Blog dedicated to reporting on Mexican drug cartels
on the border line between the US and Mexico

Thursday, August 25, 2022

Courier For Mexican Cartel Pleads Guilty To Money Laundering

"Sol Prendido” for Borderland Beat

The 35-year-old was unknowingly giving money to an undercover law enforcement officer, according to court documents

Police officers inspect the burned wreckage of a bus that was set alight by members of the Jalisco New Generation Cartel after the detention of one of its leaders by Mexican federal forces. 

A courier working in Virginia for one of the most violent drug cartels in Mexico pleaded guilty to a money-laundering charge on Tuesday.

Jorge Orozco-Sandoval, 35, admitted in federal court in Alexandria that he dropped off nearly $320,000 in three separate installments at a Target store in Front Royal, Va., expecting the funds to be sent to Mexico to the Jalisco New Generation Cartel (CJNG). But he actually handed the bags of money to an undercover law enforcement officer, according to documents filed with his guilty plea.

An undercover law enforcement officer “was in contact with a money broker who purported to work for” the CJNG, according to Orozco-Sandoval’s plea documents. The broker told the undercover officer that a courier would drop off drug proceeds in northwestern Virginia, and that the officer needed “to arrange to deposit the proceeds into a bank account to send them back to the suppliers in Mexico.”

“This, in turn, would facilitate the ongoing drug trafficking enterprise,” the documents say.
Orozco-Sandoval dropped off $129,100 in June 2021 to a second undercover officer, $94,500 in July 2021 and $96,240 in September 2021, he admitted in the documents. Orozco-Sandoval also distributed cocaine in Virginia, according to a statement of facts filed with his plea.

Federal prosecutors in Virginia had charged him and four others in May with conspiracy to distribute narcotics. Orozco-Sandoval previously served a prison sentence in Maryland for possessing drugs with intent to distribute and was deported to Mexico in 2010.

U.S. District Judge Leonie M. Brinkema scheduled Orozco-Sandoval's sentencing for Nov. 29. He faces up to 20 years in prison.

“Despite the fact that CJNG is one of the youngest cartels in Mexico it is considered to be one of, if not, the most powerful and violent cartel in Mexico today,” according to researchers at the University of Maryland’s National Consortium for the Study of Terrorism and Responses to Terrorism. They say the cartel is believed to have more than $20 billion in assets.

Since its formal founding in 2011, the CJNG has been known for its quasi-military tactics, its use of drones and high-powered weapons to attack enemy cartels for control of parts of Mexico, and its propaganda on social media. The Justice Department says it is “one of the five most dangerous transnational criminal organizations in the world, responsible for trafficking many tons of cocaine, methamphetamine and fentanyl-laced heroin into the United States, as well as for violence and significant loss of life in Mexico.”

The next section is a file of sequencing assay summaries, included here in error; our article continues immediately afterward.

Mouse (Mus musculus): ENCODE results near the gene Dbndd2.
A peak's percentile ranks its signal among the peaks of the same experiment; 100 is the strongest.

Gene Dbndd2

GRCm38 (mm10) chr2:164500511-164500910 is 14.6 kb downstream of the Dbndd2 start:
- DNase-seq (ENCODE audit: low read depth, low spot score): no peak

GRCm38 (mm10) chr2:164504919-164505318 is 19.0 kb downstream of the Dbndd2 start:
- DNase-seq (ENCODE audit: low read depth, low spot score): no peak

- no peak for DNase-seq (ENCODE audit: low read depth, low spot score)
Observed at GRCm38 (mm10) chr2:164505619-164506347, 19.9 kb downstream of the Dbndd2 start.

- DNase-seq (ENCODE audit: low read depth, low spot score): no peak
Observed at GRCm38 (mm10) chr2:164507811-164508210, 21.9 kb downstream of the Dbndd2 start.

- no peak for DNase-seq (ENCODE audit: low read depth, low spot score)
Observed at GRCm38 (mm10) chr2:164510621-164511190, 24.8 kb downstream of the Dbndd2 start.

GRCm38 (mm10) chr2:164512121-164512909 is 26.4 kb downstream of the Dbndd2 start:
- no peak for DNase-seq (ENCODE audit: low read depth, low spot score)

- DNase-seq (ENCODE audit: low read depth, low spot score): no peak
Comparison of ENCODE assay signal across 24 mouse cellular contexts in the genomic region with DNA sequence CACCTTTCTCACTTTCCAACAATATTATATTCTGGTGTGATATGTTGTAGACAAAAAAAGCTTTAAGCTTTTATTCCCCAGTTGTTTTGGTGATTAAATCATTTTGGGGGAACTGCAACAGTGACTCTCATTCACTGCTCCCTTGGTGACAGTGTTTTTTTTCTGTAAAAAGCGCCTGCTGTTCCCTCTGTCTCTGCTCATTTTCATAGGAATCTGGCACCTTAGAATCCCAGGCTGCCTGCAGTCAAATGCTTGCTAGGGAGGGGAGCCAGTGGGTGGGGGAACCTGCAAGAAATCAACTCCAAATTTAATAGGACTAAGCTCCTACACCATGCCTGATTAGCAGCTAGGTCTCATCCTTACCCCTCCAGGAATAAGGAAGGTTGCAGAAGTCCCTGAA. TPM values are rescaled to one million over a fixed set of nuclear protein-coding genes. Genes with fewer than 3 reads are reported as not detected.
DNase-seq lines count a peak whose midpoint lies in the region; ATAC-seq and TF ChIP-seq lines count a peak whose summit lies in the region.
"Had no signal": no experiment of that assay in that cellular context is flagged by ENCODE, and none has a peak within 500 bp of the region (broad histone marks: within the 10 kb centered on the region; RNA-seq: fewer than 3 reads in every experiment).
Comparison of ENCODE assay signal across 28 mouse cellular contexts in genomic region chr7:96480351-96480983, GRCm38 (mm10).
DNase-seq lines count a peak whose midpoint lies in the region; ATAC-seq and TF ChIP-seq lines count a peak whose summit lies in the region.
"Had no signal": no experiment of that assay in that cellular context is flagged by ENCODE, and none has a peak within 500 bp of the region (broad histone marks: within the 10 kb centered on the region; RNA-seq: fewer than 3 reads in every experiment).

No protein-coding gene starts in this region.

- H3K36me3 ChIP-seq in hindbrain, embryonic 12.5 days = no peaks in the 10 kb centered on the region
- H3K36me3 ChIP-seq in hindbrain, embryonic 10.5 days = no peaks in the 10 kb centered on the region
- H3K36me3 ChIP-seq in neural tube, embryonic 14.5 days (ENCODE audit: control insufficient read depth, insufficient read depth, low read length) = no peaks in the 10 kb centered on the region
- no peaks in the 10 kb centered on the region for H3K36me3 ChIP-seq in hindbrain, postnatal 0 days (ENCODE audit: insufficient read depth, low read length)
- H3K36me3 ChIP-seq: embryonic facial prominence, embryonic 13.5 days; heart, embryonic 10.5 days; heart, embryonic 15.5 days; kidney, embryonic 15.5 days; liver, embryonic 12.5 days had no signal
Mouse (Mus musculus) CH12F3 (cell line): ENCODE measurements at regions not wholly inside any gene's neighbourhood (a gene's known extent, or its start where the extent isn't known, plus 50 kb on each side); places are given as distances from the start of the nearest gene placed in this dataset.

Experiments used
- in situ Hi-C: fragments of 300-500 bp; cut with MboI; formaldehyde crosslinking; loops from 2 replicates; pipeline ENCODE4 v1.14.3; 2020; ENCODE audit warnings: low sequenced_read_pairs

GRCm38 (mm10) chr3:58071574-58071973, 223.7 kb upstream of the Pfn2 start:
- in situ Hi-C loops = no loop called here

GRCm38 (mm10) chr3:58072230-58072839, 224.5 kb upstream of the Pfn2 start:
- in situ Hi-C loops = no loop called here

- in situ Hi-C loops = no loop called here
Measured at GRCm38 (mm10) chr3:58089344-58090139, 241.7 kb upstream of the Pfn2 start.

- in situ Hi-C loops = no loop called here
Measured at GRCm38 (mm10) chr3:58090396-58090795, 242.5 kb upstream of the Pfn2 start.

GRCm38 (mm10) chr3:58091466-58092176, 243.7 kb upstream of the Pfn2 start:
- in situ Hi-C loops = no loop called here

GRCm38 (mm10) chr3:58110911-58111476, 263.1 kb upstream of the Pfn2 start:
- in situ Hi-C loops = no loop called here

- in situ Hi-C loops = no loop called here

The organization’s founder and leader, Nemesio Oseguera Cervantes, or “El Mencho,” is one of the Drug Enforcement Administration’s most-wanted fugitives. The DEA is offering $10 million for information leading to his capture. His son, Rubén Oseguera González, was extradited to the United States in 2020 to face international drug-trafficking charges and is awaiting trial in federal court in D.C.

In 2018, then-Attorney General Jeff Sessions announced 15 indictments of the cartel’s leaders, financiers, transporters and suppliers.

Orozco-Sandoval’s attorney, Adam M. Krischer, said after the hearing that Orozco-Sandoval pleaded guilty only to a money-laundering charge filed Tuesday. Brinkema said from the bench that Orozco-Sandoval’s admission as part of the plea that he also distributed cocaine in Virginia could lengthen his prison term.


  1. A lot of people see these money launderers as harmless. They are the ones keeping the money machine working smoothly and are every bit responsible for the violence as the guy who pulls the trigger.

    1. Yep, the thing is most if not alm of them get a slap on the wrist, hey guys if you want to get involved in the drug trade and make money, learn some math and become a money launderer, thats the best way to go, o and always keep a low profile

  2. It’s crazy just how many they don’t know about. The cartels are regaining the power over governments like it’s 1980’s!

  3. Wow anyone want to bet whether or not the money made it to the evidence room?? that's a lot of money, big money big temptation

  4. 9:10:
    Twenty years ago it was hard for Mexican authorities to seize money. If you go back to the old photos, they show a bunch of police with big smiles who say we decommissioned XX kilos but no money was on the table. Same for guns. They would take the nice guns and "seize" the shitty ones.
    Over the last decade or so, Mexican authorities have been more consistent in seizing money as their law enforcement capacity improves.
    In this case, this was in the U.S. The money made it into the U.S. treasury.

  5. Anybody that is involved regardless of whether they are the top dog or a peon is guilty .... Even if a person did a 1$ transaction with em they r involved

    1. 10:06:
      You are absolutely correct.

  6. at this point. it doesn't even matter.. they ruined the whole experience.. and we probably won't be able to find a bullet-proof table in time, thanks a lot guys.


Comments are moderated, refer to policy for more information.
Envía fotos, vídeos, notas, enlaces o información
Todo 100% Anónimo;